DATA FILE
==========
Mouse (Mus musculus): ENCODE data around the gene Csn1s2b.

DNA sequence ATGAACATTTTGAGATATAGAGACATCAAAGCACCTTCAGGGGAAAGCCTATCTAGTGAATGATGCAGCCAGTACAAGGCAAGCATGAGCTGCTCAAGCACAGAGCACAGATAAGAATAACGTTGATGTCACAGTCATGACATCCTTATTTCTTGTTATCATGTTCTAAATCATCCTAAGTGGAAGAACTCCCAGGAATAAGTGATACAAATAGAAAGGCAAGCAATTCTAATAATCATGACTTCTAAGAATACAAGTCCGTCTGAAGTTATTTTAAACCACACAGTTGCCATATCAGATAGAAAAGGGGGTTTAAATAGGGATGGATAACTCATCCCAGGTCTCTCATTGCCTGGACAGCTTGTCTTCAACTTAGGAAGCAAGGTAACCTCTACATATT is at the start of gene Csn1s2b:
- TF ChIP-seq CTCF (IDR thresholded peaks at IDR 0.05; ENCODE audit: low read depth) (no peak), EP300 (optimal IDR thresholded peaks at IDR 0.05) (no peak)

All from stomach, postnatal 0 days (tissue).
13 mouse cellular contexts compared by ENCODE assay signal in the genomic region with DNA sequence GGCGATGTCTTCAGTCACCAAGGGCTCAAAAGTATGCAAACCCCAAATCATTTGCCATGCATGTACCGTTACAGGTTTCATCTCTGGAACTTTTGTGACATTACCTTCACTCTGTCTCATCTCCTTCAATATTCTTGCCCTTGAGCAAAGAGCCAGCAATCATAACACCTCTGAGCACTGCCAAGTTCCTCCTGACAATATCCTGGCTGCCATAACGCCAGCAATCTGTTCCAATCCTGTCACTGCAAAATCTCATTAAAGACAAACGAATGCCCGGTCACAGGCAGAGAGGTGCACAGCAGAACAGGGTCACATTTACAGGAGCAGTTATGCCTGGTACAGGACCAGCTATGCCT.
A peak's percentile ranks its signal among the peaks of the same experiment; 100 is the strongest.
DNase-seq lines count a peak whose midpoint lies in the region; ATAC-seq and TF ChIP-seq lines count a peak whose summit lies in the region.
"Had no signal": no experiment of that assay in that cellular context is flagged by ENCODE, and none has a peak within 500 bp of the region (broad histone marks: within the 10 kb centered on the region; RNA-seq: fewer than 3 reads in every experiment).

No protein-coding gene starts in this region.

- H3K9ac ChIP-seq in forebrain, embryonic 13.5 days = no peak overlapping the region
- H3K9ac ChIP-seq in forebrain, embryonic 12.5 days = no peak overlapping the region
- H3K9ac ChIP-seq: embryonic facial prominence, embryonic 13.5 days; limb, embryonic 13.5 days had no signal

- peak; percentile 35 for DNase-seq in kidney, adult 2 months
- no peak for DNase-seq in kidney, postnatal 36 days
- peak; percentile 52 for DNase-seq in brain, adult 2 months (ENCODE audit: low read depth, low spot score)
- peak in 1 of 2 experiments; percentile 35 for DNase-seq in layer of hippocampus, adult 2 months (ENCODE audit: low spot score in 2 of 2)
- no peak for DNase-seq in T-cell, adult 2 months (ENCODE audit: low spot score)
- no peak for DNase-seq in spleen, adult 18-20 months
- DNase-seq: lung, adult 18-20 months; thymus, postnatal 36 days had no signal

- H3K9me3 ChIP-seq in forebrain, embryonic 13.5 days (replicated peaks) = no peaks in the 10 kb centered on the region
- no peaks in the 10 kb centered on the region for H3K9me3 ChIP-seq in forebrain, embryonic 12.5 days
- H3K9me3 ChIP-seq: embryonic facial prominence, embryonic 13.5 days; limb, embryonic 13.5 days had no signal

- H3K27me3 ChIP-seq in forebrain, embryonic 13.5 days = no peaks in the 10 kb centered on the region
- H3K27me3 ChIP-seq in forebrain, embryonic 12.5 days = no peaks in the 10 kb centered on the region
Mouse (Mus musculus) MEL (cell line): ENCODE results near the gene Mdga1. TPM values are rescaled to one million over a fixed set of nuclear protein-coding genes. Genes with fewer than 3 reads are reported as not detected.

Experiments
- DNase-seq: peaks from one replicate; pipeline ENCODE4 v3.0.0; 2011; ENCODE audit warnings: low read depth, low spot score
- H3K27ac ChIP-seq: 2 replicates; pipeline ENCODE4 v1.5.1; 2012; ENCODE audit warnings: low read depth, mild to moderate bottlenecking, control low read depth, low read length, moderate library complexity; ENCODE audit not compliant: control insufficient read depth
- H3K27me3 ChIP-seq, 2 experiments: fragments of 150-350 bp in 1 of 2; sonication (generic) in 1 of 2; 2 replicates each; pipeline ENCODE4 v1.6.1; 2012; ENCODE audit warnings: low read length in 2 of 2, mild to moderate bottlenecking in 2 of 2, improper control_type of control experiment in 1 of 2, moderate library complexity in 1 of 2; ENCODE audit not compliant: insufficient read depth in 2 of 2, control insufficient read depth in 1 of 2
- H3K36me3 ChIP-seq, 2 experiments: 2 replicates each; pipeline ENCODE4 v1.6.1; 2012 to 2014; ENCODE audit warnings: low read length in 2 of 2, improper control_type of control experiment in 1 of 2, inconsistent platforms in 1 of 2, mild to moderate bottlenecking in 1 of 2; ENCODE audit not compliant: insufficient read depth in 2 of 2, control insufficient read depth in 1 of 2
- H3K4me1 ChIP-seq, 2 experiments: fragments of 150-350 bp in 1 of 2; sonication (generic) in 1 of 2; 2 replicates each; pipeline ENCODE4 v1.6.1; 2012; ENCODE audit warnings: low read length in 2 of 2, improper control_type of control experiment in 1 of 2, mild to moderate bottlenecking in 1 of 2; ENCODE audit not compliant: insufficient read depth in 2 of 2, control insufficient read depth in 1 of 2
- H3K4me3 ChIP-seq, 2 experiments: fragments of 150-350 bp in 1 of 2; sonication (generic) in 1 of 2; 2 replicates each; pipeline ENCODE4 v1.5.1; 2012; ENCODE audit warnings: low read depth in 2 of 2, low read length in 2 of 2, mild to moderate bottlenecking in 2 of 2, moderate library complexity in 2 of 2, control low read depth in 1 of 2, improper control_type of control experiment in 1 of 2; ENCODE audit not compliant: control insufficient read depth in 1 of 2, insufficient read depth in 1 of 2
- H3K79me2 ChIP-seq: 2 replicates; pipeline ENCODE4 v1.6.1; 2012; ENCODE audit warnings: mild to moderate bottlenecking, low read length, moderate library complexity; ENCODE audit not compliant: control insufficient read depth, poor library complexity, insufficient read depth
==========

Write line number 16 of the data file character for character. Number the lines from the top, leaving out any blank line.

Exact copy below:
- peak in 1 of 2 experiments; percentile 35 for DNase-seq in layer of hippocampus, adult 2 months (ENCODE audit: low spot score in 2 of 2)